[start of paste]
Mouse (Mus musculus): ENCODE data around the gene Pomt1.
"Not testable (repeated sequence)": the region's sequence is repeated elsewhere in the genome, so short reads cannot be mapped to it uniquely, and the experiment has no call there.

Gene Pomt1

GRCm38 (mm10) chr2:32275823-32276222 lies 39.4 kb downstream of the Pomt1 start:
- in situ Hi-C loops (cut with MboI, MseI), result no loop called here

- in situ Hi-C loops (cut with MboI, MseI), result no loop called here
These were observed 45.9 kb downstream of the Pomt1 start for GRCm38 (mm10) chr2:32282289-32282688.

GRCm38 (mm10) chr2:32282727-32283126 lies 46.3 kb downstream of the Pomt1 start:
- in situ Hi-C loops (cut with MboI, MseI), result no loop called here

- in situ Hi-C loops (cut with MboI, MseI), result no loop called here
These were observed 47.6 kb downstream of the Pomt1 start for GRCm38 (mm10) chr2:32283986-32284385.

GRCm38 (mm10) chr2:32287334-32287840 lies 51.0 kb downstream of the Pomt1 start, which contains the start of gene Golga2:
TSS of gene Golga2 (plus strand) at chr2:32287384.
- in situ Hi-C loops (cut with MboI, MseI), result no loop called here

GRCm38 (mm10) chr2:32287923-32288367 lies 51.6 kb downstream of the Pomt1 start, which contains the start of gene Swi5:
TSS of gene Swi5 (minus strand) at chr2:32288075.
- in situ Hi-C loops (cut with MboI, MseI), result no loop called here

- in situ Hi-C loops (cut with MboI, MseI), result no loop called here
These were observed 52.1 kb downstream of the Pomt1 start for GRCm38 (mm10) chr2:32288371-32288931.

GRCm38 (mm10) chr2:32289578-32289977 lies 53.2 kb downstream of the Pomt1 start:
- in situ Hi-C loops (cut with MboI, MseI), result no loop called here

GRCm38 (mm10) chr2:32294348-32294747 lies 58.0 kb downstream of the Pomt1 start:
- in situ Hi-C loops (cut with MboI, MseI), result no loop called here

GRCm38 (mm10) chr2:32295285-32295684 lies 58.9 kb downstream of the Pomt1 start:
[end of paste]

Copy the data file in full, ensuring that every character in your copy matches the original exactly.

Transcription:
Mouse (Mus musculus): ENCODE data around the gene Pomt1.
"Not testable (repeated sequence)": the region's sequence is repeated elsewhere in the genome, so short reads cannot be mapped to it uniquely, and the experiment has no call there.

Gene Pomt1

GRCm38 (mm10) chr2:32275823-32276222 lies 39.4 kb downstream of the Pomt1 start:
- in situ Hi-C loops (cut with MboI, MseI), result no loop called here

- in situ Hi-C loops (cut with MboI, MseI), result no loop called here
These were observed 45.9 kb downstream of the Pomt1 start for GRCm38 (mm10) chr2:32282289-32282688.

GRCm38 (mm10) chr2:32282727-32283126 lies 46.3 kb downstream of the Pomt1 start:
- in situ Hi-C loops (cut with MboI, MseI), result no loop called here

- in situ Hi-C loops (cut with MboI, MseI), result no loop called here
These were observed 47.6 kb downstream of the Pomt1 start for GRCm38 (mm10) chr2:32283986-32284385.

GRCm38 (mm10) chr2:32287334-32287840 lies 51.0 kb downstream of the Pomt1 start, which contains the start of gene Golga2:
TSS of gene Golga2 (plus strand) at chr2:32287384.
- in situ Hi-C loops (cut with MboI, MseI), result no loop called here

GRCm38 (mm10) chr2:32287923-32288367 lies 51.6 kb downstream of the Pomt1 start, which contains the start of gene Swi5:
TSS of gene Swi5 (minus strand) at chr2:32288075.
- in situ Hi-C loops (cut with MboI, MseI), result no loop called here

- in situ Hi-C loops (cut with MboI, MseI), result no loop called here
These were observed 52.1 kb downstream of the Pomt1 start for GRCm38 (mm10) chr2:32288371-32288931.

GRCm38 (mm10) chr2:32289578-32289977 lies 53.2 kb downstream of the Pomt1 start:
- in situ Hi-C loops (cut with MboI, MseI), result no loop called here

GRCm38 (mm10) chr2:32294348-32294747 lies 58.0 kb downstream of the Pomt1 start:
- in situ Hi-C loops (cut with MboI, MseI), result no loop called here

GRCm38 (mm10) chr2:32295285-32295684 lies 58.9 kb downstream of the Pomt1 start: